2. A health care provider advises an employee to self-quarantine due to concerns related to COVID-19: the name of the health care provider who advised the employee to self-quarantine.
  3. Employee is caring for an individual who is subject to a quarantine or isolation order or an individual who has been advised by a health care provider to self-quarantine: either the name of the governmental entity that issued the order to which the individual being cared for is subject, or, the name of the health care provider who advised the individual being cared for to self-quarantine.
  4. Employee is caring for a child whose school is closed, or childcare is unavailable due to COVID-19 precautions: name of the child, name of the school, place of care or childcare provider (each defined in the regulations) that has closed or become unavailable, and a representation that “no other suitable person will be caring for the child during the period” and the employee is taking EPSL or expanded FMLA leave for this reason.

What the regulations do not address is the degree of employer follow up, if any, that is permitted. For example, if an employee identifies a healthcare provider who has advised that an employee self-quarantine, can the employer follow up with the healthcare provider or make further inquiry regarding the employee’s status?  If an employer has questions about an employee’s inability to work as a result of a school or day care closing, can the employer contact the school or other childcare provider or require further confirmation from the employee as to his or her inability to find other care? The current regulations do not address these types of questions.

The interplay between EFMLEA leave and “regular” FMLA leave

The EFMLEA expanded the FMLA to add a sixth reason to take FMLA leave: namely, to care for an employee’s son or daughter whose school or place of care is closed or childcare provider is unavailable due to COVID-19 related reasons (which is also one of the six EPSLA qualifying reasons). The regulations address the interaction between this new leave entitlement and other leave available under the FMLA.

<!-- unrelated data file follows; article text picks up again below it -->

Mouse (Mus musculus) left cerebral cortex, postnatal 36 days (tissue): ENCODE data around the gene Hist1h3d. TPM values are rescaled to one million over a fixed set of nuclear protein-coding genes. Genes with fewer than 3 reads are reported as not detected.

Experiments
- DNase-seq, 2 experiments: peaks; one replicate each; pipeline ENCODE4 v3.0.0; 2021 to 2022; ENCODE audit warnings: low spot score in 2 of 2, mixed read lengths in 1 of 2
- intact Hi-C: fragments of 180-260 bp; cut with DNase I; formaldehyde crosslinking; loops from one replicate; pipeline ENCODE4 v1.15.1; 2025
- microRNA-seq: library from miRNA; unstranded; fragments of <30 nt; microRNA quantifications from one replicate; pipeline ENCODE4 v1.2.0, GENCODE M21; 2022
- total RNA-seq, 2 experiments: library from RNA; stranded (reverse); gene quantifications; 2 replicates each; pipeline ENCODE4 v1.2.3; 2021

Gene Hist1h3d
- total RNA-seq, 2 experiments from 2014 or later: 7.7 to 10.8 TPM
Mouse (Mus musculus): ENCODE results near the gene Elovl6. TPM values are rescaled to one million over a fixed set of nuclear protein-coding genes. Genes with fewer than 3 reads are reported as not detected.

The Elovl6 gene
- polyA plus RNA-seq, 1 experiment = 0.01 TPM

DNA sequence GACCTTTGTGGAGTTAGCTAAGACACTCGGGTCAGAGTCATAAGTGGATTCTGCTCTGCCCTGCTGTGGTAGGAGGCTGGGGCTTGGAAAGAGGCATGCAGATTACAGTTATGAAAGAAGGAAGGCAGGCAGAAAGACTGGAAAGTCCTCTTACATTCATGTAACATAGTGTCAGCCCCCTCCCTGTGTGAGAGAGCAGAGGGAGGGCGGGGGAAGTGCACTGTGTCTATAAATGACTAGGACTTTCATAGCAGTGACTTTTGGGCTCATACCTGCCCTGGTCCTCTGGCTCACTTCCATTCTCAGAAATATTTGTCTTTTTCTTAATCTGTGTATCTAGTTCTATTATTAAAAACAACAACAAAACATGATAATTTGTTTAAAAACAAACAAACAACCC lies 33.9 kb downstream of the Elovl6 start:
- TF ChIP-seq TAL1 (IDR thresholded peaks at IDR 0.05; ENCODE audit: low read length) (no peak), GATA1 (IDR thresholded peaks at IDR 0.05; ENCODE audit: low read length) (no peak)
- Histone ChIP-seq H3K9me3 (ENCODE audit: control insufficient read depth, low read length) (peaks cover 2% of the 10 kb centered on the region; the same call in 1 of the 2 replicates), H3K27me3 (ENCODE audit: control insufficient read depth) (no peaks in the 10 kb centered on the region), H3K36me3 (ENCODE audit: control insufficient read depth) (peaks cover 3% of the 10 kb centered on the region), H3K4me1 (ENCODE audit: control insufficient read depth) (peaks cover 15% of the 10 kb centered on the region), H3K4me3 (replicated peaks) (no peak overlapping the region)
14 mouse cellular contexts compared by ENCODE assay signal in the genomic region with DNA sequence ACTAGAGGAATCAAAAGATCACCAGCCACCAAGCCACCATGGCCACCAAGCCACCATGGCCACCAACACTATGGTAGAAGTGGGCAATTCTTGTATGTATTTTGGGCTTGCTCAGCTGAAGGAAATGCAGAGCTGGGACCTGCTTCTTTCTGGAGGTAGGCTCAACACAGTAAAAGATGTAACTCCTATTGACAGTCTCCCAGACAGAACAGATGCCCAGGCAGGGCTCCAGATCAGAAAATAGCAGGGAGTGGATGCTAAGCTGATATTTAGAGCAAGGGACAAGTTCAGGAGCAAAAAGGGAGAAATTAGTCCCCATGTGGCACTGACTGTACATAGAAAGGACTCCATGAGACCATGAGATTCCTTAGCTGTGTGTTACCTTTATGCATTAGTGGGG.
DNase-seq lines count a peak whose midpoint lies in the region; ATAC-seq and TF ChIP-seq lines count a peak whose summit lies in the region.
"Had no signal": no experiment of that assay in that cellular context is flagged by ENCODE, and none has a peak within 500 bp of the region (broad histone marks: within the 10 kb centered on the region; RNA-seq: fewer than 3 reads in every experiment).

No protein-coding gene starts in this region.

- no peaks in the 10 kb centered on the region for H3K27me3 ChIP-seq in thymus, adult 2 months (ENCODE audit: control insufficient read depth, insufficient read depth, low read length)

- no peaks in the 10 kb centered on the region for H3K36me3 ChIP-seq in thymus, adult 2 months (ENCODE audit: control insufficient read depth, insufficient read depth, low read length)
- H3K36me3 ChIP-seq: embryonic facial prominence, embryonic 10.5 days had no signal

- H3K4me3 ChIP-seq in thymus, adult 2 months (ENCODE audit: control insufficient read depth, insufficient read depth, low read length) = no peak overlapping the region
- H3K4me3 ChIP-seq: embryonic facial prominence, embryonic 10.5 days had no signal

The regulations clarify that an employee’s ability to take EFMLEA depends on his or her use of non-COVID-19-related FMLA leave during the preceding 12-month FMLA leave year and provide two examples based on how the employer defines a 12-month period. If an employer, for instance, uses the calendar year and an employee took three weeks of FMLA leave in January 2020, he or she would only have nine weeks of expanded family and medical leave available. If the April 1 to December 31, 2020 leave, on the other hand, spans two twelve-month leave periods under the FMLA, employees are limited to twelve weeks of EFMLEA leave.

The regulations also note that employees need to have been employed for only 30 calendar days to be eligible for EFMLEA leave, whereas employees need to have worked for the employer for 12 months, have 1,250 hours of service in the preceding 12-month period, and work at a location where the employer has at least 50 employees within 75 miles to be eligible under the FMLA. These restrictions do not apply to EFMLEA requests.

The interplay between EPSLA and EFMLEA/FMLA

The regulations clarify the circumstances under which EFMLEA leave is available to an employee who has already used his or her two weeks of paid sick leave under the EPSLA. If an employee qualifies for leave under both acts, the employee may use the first two weeks of paid leave under the EPSLA. This may run concurrent with the first two weeks of leave under the EFMLEA, which are otherwise unpaid. If an employee has already used their 12 weeks of FMLA or EFMLEA leave, they still are eligible for EPSLA leave for a COVID-qualifying reason.

The regulations also provide that if the employee has used up their EPSLA leave, the employee may still take leave under the EFMLEA, although in that case the first two weeks of such leave may be unpaid.  The employee, however, can choose to substitute earned or accrued paid leave that is available under the employer’s policies during those two weeks.

The availability of intermittent leave under the FFCRA 

The regulations also address the circumstances under which EPSLA or EFMLEA leave may be taken intermittently, noting that in each and every such case the employee and the employer must agree to the arrangement as well as the increments of time in which leave may be taken. The regulations provide that if an employee is teleworking, the employee may take paid sick leave or expanded family and medical leave intermittently, again as agreed to with his or employer.

Employees who report to a worksite, however, may take paid sick leave or expanded family and medical leave intermittently “where there is a minimal risk that the employee will spread COVID-19 to other employees at an employer’s worksite.” The regulations give the example of an individual who takes such leave to care for his or her son or daughter whose school or place of care is closed. In all other cases, the employee may not take intermittent leave due to the “unacceptably high risk” that the employee might spread COVID-19.

Numerous questions still abound regarding the roughly three-week-old FFCRA. Nevertheless, the DOL’s regulations provide insightful guidance concerning some of the previously more unclear aspects of the statute. Employers should nevertheless stay in contact with their employment counsel as further FFCRA-related developments continue to unfold.